The MLB team is proceeding on design work for a West Villages project
In what he called “a very positive step,” Martin Black, chairman of the West Villages Improvement District in South County, told the Sarasota County Commission on June 10 that, amid the Major League Baseball draft the previous evening, the Atlanta Braves had taken the time to let him know the team has “engaged local design and construction experts” to assist it in refining a proposal for a new Spring Training Complex in the West Villages.
He pointed out that the communication indicated “a strong interest in continuing the negotiations” with the West Villages Improvement District and Sarasota County, with the intent “to bring us closer together on the design cost and ultimate feasibility of the project.”
On March 8, the County Commission voted unanimously to authorize County Administrator Tom Harmer to continue negotiations with the team and the West Villages for construction of a state-of-the-art facility in the new master-planned community near North Port, Englewood and Venice.
A county news release issued after that vote noted the “proposed campus is envisioned to have training facilities, practice fields and a 7,500-seat stadium” on a site encompassing 100 to 150 acres with direct access to U.S. 41 and West Villages Parkway.”
Jeff Maultsby, director of business and economic development for the county, told The Sarasota News Leader the complex probably would cost approximately $100 million, given the expense of similar new training facilities.
On June 10, Harmer made public the letter he received from John Schuerholz, vice chairman of the Braves. Extending his appreciation to numerous people who have been involved in the negotiations — including Maultsby, Black and County attorney Stephen DeMarsh — Schuerholz wrote, “We believe we have made a lot of progress to date.” He also noted that the team representatives “have come to the conclusion that a new Atlanta Braves’ spring training facility will not be ready until the 2019 season …”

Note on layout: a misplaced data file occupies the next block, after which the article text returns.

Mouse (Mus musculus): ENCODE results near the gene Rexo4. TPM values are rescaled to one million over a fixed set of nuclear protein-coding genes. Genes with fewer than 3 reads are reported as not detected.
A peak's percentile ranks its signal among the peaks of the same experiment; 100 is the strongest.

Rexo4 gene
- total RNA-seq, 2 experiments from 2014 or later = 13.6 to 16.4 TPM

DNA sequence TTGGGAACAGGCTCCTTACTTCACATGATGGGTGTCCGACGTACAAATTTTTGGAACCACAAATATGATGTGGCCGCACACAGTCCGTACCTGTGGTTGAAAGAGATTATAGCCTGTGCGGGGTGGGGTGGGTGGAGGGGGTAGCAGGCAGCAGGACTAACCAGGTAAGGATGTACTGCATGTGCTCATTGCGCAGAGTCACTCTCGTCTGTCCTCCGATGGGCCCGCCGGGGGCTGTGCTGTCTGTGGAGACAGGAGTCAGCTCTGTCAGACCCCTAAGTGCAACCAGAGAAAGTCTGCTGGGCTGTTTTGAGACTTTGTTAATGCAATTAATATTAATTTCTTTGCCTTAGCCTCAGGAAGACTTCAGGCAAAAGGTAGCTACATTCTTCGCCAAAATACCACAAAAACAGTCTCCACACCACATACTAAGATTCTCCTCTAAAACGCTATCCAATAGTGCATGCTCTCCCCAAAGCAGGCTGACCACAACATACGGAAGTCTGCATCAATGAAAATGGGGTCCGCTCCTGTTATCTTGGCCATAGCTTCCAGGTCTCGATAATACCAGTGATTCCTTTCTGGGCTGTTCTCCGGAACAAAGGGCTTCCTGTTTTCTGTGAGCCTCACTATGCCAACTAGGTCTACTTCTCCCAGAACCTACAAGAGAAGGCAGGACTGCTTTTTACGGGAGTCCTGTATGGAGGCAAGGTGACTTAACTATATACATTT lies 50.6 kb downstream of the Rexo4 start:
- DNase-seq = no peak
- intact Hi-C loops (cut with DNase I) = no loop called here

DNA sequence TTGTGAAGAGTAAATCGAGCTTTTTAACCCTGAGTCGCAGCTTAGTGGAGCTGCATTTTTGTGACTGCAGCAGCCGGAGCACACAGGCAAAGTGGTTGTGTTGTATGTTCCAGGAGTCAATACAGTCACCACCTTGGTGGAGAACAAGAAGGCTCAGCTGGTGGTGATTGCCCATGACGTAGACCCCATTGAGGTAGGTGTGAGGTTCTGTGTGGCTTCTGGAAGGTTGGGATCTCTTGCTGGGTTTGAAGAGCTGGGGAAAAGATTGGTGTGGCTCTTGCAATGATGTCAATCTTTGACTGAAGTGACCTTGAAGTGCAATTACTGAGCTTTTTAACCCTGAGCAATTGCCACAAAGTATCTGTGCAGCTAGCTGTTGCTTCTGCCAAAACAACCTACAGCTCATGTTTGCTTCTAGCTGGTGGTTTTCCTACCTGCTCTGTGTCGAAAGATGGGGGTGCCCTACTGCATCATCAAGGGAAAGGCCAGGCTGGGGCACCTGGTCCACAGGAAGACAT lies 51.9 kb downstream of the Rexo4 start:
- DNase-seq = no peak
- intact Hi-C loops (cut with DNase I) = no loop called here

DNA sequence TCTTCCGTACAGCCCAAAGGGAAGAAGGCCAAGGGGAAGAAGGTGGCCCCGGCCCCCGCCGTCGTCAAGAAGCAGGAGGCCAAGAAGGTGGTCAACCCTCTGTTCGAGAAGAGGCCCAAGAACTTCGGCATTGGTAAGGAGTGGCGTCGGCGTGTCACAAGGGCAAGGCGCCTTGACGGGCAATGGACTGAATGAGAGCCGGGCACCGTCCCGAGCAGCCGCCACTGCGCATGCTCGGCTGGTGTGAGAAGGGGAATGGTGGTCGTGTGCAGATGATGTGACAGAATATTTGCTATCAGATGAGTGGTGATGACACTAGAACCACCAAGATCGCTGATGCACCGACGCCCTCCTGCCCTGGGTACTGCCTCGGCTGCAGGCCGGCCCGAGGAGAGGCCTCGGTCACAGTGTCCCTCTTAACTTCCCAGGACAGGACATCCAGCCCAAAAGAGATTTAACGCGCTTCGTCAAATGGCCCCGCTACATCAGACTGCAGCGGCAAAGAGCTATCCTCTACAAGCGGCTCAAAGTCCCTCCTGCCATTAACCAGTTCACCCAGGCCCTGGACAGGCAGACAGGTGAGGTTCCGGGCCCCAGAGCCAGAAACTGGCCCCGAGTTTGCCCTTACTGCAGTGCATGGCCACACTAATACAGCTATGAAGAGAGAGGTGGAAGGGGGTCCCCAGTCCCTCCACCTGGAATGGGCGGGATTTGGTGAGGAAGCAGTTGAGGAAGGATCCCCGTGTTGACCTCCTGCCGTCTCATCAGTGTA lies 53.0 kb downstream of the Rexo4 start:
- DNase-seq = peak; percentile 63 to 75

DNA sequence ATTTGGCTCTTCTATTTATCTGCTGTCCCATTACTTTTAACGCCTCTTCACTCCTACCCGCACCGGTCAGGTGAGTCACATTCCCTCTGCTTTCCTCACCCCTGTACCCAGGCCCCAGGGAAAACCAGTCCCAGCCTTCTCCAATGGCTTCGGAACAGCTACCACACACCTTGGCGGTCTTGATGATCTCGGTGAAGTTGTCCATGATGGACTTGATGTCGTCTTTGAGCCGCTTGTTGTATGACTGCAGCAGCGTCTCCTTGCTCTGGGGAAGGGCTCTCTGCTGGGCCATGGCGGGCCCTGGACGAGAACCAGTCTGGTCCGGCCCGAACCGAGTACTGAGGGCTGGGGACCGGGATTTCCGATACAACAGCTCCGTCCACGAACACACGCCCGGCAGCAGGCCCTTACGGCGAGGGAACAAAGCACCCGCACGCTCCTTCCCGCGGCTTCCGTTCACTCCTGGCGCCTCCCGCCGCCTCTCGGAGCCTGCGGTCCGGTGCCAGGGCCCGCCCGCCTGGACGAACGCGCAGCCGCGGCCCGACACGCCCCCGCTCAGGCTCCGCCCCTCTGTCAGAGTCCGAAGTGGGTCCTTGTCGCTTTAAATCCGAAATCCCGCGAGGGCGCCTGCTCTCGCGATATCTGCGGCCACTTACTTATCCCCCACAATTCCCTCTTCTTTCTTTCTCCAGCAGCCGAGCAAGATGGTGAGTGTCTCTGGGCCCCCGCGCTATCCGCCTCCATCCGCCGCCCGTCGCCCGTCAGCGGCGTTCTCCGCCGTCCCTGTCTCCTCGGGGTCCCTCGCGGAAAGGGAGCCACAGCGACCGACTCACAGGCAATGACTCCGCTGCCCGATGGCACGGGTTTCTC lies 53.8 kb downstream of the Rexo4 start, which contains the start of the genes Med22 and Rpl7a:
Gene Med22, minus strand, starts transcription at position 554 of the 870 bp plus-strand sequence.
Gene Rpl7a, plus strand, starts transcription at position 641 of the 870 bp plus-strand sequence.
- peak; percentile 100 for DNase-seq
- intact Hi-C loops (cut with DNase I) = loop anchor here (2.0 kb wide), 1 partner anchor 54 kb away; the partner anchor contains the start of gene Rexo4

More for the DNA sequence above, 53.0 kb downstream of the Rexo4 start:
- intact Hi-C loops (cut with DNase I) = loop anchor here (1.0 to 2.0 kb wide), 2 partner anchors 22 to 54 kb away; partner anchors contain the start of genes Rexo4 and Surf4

Schuerholz formally asked that the County Commission authorize Harmer and other staff members “to continue discussions with the Atlanta Braves about a potential … spring training facility in Sarasota County.” He added that “all parties have recognized that, among other issues, there remains the need for continued dialogue and discussion regarding the proposed financial terms of any potential deal including the proposed cost of the facility.”
In response to a follow-up email from Commissioner Christine Robinson on June 10, Harmer concurred with her that the board’s March 8 “authorization to negotiate did not have a timetable or deadline so I don’t believe any additional formal action is required by the Board.”
Harmer continued, “Since these types of negotiations take time, and there are a lot of factors involved in the Team making a final decision on a new long term home for their Spring Training, we were looking to the Team for a sign that they were still seriously interested in the Sarasota County site.”
Harmer wrote that he felt the intent of Schuerholz’ “letter is to confirm the status of the negotiations, reflect their continued interest, and [confirm] the on-going negotiations.”